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Washington, D.C. - Roadless areas and the "general assault" of the Clinton-Gore administration on the congressional process for managing public lands has been foremost on the minds of Wyomingites, according to U.S. Senator Mike Enzi who has visited five Wyoming cities in as many days.

Enzi said people are angry with the administration's proposal to restrict use of more than 60 million acres of National Forest land including more than 2 million in Wyoming, "and they should be."

"I've heard from veterans, local government officials along with hundreds of other Wyoming citizens this week asking what we can do to stop this misguided proposal," Enzi said. "The president has made an end run around Congress with this plan ignoring local input even from Forest Service personnel in local offices. He is attempting to force it through by rule and regulation. This puts increased pressure on the public to speak up if they want to be able to continue to use their land."

Enzi said the urgency increased today with the Department of Agriculture's refusal to extend the public comment period from the current Dec. 20 deadline. He encouraged anyone who cares about being able to enjoy the national forest to read the Forest Service's question and answer paper, which was released Nov. 12. It can be obtained by visiting the web site address roadless.fs.fed.us/faq.shtml. Comments can be faxed to 801-517-1021 or emailed to roadless/wo_caet-slc@fs.fed.us.

"The first few pages are informative, but if you continue to read you will soon realize this proposal could drastically change the way most people in Wyoming have traditionally enjoyed the forest. I'm sure after reading the document people will have plenty of comments," said Enzi.

Enzi said most of the "roadless" areas in question are not roadless at all and he wants people, especially seniors and the disabled, to continue to have access to land they have enjoyed for generations.

"The administration has cleverly labeled this proposal as 'roadless', when in fact it is a proposal that would eliminate access to existing roads. The people I talk to are not asking for new roads or even upgrades of existing roads. They just want to be able to get into the forest as they always have," Enzi said. "Our national forests must be protected. I'm pleased we already have set aside millions of acres of pristine wilderness areas, but we also must keep land available for people who aren't fortunate enough to have the means to use horses or the physical stamina to backpack. The administration's proposal is a backdoor way to ban people from using any motorized vehicles or even bicycles in the forest. We can have both wilderness areas and areas of multiple use, but what the president wants to do is sacrifice one for the other."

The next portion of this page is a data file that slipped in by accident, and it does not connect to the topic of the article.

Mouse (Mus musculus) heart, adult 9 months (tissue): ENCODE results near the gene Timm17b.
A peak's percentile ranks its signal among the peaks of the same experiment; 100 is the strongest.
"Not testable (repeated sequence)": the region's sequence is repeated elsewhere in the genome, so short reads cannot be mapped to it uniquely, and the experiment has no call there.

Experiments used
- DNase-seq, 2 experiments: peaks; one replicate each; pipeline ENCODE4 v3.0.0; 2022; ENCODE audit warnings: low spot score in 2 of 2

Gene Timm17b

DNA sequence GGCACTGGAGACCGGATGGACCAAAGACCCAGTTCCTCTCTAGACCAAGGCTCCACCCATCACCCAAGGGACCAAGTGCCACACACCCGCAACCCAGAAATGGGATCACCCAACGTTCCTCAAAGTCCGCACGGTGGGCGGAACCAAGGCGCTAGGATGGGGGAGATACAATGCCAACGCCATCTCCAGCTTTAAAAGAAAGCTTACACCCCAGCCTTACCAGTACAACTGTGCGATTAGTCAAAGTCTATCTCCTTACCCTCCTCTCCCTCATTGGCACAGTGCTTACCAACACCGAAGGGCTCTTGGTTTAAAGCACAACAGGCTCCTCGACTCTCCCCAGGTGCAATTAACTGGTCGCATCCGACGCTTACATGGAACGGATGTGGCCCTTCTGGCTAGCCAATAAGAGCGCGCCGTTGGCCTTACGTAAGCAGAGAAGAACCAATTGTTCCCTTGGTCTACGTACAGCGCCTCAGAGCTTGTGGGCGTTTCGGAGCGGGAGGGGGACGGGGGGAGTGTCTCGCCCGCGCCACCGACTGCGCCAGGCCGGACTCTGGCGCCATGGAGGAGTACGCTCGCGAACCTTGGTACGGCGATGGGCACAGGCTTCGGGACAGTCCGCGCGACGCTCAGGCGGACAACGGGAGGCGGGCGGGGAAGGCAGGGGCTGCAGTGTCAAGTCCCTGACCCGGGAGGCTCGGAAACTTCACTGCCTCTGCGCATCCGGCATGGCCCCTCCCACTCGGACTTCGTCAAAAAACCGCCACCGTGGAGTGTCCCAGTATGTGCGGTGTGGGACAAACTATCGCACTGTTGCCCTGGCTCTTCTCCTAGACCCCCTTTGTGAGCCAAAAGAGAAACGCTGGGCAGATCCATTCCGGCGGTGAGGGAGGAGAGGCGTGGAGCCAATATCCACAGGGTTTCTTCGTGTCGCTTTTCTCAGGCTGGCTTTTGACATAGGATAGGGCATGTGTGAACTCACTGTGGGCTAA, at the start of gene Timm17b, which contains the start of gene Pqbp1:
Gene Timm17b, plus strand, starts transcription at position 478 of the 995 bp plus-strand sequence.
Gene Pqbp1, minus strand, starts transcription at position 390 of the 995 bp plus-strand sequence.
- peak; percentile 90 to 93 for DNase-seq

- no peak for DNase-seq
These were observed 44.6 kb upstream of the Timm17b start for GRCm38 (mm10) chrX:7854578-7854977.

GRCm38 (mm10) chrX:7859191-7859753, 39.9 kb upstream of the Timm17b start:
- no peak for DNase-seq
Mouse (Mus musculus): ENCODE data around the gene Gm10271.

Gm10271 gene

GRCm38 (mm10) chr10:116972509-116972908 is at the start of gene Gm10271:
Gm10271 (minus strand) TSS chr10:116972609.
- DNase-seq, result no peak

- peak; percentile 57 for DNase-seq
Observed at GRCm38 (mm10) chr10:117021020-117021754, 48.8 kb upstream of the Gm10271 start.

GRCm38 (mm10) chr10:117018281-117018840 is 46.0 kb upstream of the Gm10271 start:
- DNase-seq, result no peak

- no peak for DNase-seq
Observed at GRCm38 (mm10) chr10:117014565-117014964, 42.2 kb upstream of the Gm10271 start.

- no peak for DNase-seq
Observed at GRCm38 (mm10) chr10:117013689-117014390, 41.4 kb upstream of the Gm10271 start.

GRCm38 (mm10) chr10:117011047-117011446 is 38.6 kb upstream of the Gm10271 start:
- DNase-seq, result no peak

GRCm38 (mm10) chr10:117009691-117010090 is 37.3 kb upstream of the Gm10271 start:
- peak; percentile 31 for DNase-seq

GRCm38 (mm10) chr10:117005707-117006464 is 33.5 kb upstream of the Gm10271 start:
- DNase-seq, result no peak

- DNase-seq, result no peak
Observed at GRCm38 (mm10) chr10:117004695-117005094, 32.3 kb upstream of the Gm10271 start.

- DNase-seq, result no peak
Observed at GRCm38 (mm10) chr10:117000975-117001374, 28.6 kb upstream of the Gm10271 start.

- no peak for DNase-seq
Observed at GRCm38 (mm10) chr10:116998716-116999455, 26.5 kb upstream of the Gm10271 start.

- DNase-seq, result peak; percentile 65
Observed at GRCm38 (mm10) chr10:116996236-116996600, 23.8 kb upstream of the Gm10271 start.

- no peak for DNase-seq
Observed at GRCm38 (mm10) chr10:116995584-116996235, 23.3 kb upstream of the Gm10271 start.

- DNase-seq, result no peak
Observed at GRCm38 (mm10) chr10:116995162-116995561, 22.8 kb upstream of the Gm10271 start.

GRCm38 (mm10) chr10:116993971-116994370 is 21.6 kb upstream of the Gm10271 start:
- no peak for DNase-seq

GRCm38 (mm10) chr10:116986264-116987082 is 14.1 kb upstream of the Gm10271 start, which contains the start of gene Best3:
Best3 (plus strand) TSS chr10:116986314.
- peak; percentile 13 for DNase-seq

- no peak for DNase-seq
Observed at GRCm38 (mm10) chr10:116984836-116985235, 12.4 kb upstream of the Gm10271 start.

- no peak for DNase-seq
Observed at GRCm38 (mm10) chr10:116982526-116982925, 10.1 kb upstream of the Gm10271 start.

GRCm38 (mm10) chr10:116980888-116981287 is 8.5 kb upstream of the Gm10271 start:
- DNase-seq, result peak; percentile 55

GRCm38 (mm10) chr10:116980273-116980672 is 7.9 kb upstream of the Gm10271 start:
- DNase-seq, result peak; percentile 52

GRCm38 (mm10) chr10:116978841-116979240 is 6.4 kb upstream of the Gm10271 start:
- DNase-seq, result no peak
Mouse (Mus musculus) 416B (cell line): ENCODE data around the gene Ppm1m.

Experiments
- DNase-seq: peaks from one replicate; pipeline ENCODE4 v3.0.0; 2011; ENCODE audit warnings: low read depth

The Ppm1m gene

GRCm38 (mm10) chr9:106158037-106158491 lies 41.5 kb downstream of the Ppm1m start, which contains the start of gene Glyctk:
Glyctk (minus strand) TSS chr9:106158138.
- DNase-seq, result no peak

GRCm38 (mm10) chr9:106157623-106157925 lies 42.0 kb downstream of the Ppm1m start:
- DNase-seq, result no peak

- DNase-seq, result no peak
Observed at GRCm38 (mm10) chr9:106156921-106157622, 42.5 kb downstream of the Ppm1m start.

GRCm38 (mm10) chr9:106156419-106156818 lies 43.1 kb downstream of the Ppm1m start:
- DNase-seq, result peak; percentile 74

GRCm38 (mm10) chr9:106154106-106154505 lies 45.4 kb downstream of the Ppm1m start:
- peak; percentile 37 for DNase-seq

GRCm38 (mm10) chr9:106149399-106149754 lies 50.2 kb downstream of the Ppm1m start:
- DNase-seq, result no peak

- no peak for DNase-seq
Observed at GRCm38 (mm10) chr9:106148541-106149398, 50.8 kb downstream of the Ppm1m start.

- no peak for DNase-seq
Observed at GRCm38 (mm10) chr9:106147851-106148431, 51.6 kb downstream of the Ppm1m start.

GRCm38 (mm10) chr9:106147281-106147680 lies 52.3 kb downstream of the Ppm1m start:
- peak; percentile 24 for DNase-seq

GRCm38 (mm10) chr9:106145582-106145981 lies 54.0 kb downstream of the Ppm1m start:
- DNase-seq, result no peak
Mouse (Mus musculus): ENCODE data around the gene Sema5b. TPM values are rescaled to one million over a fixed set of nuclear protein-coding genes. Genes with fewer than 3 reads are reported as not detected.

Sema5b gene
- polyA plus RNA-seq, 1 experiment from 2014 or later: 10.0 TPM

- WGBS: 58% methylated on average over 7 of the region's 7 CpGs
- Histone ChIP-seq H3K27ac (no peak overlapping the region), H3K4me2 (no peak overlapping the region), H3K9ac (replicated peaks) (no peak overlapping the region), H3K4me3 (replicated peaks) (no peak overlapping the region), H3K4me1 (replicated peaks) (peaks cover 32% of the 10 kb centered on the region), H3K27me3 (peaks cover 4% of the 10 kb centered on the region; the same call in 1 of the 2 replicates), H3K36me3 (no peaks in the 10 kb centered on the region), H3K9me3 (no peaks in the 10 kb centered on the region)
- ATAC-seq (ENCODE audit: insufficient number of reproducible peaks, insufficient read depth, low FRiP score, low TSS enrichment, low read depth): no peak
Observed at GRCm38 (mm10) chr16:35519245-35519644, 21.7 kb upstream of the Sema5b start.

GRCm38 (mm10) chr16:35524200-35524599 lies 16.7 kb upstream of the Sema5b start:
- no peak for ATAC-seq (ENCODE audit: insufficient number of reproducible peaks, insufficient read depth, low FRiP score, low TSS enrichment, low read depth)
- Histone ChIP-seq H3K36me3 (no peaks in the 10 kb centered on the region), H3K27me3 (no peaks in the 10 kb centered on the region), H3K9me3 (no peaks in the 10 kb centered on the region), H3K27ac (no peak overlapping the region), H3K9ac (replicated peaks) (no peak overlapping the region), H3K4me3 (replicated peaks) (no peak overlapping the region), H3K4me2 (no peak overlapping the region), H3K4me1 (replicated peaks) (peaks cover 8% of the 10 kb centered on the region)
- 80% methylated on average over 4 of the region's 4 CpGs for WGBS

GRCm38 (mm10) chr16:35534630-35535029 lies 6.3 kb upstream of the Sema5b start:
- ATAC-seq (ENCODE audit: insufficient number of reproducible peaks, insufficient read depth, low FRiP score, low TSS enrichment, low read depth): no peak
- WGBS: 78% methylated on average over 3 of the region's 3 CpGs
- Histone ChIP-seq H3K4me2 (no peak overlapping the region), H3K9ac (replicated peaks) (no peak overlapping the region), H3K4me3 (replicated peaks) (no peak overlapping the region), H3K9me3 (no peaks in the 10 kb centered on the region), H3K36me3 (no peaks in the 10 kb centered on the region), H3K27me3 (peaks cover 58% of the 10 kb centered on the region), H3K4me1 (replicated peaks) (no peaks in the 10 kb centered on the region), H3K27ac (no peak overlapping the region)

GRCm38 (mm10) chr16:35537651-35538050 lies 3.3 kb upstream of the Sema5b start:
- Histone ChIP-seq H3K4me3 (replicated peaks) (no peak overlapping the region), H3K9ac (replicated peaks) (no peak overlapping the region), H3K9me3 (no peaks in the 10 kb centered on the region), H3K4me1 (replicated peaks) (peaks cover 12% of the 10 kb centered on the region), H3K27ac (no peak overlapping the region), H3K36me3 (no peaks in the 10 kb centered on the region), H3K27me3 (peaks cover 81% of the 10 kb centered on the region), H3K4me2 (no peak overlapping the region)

Enzi has been holding open houses and constituent meetings in each of his state offices this week beginning with Cheyenne on Monday, then Jackson Tuesday, Cody Wednesday, Casper Thursday and ending the tour in Gillette Friday. The "roadless" topic has been the number one issue people have talked to him about.

Enzi said the "roadless" proposal is nothing new for this administration. Enzi named the Heritage Rivers initiative where the administration declared certain rivers endangered and the designation of the Escalante National Monument in Utah despite objections of state leaders, as examples of administrative actions that should have went through Congress.

On Monday Bruce Babbitt, Secretary of the Department of Interior, announced that he will ask president Clinton to create four new national monuments in Arizona and California that total over 1 million acres of land.

The decision comes on the heels of a recent announcement by Gov. Jim Geringer that Wyoming opposes Babbitt's "Rangeland Reform '94" grazing regulations. The proposal, rejected by Congress in 1993, sets more stringent "standards and guidelines" for healthy range conditions that grazing lessees will be expected to meet. The American Farm Bureau Federation originally sued Babbitt in 1995 over the regulations, which could dramatically change the grazing practices on Bureau of Land Management lands that ranchers have relied on for over 60 years.

Babbitt has similarly attempted to issue regulations allowing the federal government to bypass state government when approving gambling compacts on Indian reservations. An amendment authored by Enzi to an Interior appropriations bill has so far prevented the department from bypassing state governments.

The Department Health and Human Services is also attempting to bypass Congress through a new proposed ergonomic regulation requiring businesses to enact measures concerning repetitive motion injuries. Enzi has criticized the department for not waiting for the results of a National Academy of Sciences study on the subject. The ergonomics proposal would cost businesses billions of dollars to comply.